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Last month, (and last year) we wrote about the visually smallest Full Moon of 2013. Now, in a followup act, our natural satellite gives us an even more dramatic lesson in celestial mechanics with an encore performance just one lunation later with the smallest Full Moon of 2014.
We’ve noted the advent of the yearly Mini-Moon, a bizzaro twin to the often over-hyped “SuperMoon,” or Proxigean Full Moon. Occurring approximately six months apart, you can always expect lunar apogee to roughly coincide with the instant of a Full Moon about half a year after it coincides with perigee. In fact, the familiar synodic period that it takes the Moon to return to like phase (such as Full back to Full) of 29.5 days has a lesser known relative known as the anomalistic month, which is the period of time it takes the Moon to return to perigee at 27.55 days.
But the circumstances for “Mini-Moon 2014” are exceptional. The first Full Moon of the year occurs on the night of January 15th at 11:52 PM EST/4:52 Universal Time (on January 16th). This is just 2 hours and 59 minutes after the Moon reaches apogee at 406,536 kilometres distant at 8:53 PM EST/1:53 UT. This isn’t the farthest apogee that occurs in 2014, but it’s close: the Moon is just 32 kilometres more distant on July 28th, 2014. Apogee can vary from 404,000 to 406,700 kilometres, and this month’s apogee falls just 164 kilometres short of the maximum value.
As you can see, this year’s Mini-Moon falls extremely close to apogee… in fact, you have to go all the way back to the Full Moon of November 18th, 1994 to find a closer occurrence, and this year’s won’t be topped until May 13th, 2052! The Moon will appear only 29’ 23” in size on Wednesday night at moonrise, very close to its minimum possible value of 29’ 18”. This is also almost 5 arc minutes smaller than the largest “Super-Moon” possible.
Cool factoid: you actually move closer to the Moon as it rises, until it transits your local meridian and you begin moving away from it, all due to the Earth’s rotation. You can thus gain and lose a maximum of one Earth radii distance from the Moon in the span one night.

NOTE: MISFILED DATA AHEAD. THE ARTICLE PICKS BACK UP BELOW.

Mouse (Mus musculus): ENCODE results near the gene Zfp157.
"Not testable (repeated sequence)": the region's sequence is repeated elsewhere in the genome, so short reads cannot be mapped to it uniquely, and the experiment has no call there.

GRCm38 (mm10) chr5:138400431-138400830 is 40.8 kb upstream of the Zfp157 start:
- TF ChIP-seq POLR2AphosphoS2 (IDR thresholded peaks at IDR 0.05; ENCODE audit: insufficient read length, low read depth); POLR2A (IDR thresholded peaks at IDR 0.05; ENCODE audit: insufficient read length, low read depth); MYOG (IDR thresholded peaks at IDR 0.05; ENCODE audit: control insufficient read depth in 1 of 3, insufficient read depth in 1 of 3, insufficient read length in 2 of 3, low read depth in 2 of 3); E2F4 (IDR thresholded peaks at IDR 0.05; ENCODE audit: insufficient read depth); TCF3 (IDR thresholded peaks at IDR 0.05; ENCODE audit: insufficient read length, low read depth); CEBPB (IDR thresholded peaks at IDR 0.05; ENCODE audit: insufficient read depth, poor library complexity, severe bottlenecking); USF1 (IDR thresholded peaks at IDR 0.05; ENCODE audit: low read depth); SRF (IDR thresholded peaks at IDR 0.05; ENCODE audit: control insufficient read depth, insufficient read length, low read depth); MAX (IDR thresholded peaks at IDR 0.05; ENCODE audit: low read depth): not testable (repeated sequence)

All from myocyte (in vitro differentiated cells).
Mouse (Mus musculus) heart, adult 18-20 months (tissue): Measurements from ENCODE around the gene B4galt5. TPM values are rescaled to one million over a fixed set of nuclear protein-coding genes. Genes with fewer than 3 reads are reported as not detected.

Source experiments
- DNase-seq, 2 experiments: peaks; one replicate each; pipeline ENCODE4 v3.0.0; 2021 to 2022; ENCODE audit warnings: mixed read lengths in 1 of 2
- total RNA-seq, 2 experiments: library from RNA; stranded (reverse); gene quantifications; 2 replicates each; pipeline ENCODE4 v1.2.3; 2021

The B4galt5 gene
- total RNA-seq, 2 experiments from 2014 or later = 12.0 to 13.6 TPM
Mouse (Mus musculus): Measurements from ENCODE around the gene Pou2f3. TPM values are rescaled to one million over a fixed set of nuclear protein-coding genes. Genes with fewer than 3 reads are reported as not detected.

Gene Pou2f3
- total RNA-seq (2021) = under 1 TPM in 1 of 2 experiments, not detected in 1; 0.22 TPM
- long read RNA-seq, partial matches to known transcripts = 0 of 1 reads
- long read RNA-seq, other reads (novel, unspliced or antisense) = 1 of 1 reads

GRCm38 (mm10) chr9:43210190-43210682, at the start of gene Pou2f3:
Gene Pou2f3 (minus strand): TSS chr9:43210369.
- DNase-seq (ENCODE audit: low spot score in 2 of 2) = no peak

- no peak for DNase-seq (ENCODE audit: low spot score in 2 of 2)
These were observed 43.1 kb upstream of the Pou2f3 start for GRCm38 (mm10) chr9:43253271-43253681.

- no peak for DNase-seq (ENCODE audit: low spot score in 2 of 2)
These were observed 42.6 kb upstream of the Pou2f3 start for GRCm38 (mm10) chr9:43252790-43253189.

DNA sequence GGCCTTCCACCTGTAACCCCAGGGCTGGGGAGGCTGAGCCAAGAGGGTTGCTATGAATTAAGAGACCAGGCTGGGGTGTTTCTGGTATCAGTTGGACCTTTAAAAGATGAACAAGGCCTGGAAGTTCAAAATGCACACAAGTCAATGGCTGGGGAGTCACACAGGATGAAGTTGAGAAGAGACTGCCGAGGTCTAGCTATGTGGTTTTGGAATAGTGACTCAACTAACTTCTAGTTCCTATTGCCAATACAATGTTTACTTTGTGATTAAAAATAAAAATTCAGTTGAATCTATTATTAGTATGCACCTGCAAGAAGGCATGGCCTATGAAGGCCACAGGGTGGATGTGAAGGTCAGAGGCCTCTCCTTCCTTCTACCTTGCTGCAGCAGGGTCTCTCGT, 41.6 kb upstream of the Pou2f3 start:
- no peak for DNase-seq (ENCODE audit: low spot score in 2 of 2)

We also just passed the most northern Moon of 2014, as it reached a declination of 19 degrees 24’ north this morning at 8:00 UT/3:00 AM EST. This is a far cry from the maximum that can occur, at just over 28 degrees north. This is because we’re headed towards a “shallow year” as the Moon’s motion bottoms out relative to the ecliptic in 2015 and once again begins to widen out in its 18+ year cycle to its maximum in 2024-25.
This week’s Moon also visits some interesting celestial targets as well. The waxing gibbous Moon sits just 5.1 degrees south of the open cluster M35 tonight. Notice something odd about the Moon’s position Monday night? That’s because it is passing through Orion the Hunter, one of the six non-zodiacal constellations that it can be found in. Can you name the other five? Hint: one was the “13th sign of the zodiac that created a non-traversy a few years back.
On Tuesday evening, the Moon passes six degrees from the planet Jupiter. This presents a fine time to try and spot the planet in the daytime to the Moon’s upper left, just a few hours prior to sunset.
The Moon will also occult the +3.6 magnitude star Lambda Geminorum on January 15th for observers in northwestern North America. In fact, viewers along a line crossing central British Columbia will witness a spectacular graze along the lunar limb as the star winks out behind lunar mountains and pops into view as it shines through lunar valleys along the edge of the Moon. This can make for an amazing video capture, we’re just throwing that out there…
In addition to being this year’s Mini-Moon, the January Full Moon is also known as the Wolf Moon in the tradition of the Algonquin Native Americans, as January was a time of the mid-winter season when starving wolf packs would howl through the long cold night. The January Full Moon is also sometimes referred to as “The Moon after Yule,” marking the first Full Moon after Christmas.
And just when is the next Super Moon, you might ask? Well, 2014 has three Full Moons occurring within 24 hours of perigee starting on July 15th and finishing up on September 8th. But the most notable is on August 10th, when the Moon passes perigee just 27 minutes from Full. Expect it to be preceded by the usual lunacy that surrounds each annual “Super Moon” as we once again bravely battle the forces of woo and describe just exactly what a perigee Full Moon isn’t capable of. Yes, we still prefer the quixotic term “Proxigean Moon,” but there you go.
Also, be sure to wave a China’s Chang’e-3 lander and rover in the Bay of Rainbows (Sinus Iridum) as you check out this week’s Full Moon, as it just experienced its first lunar sunrise this past week.
Be sure to send those Mini-Moon pics and more in to Universe Today, and let’s get this week’s #MiniMoon trending on Twitter!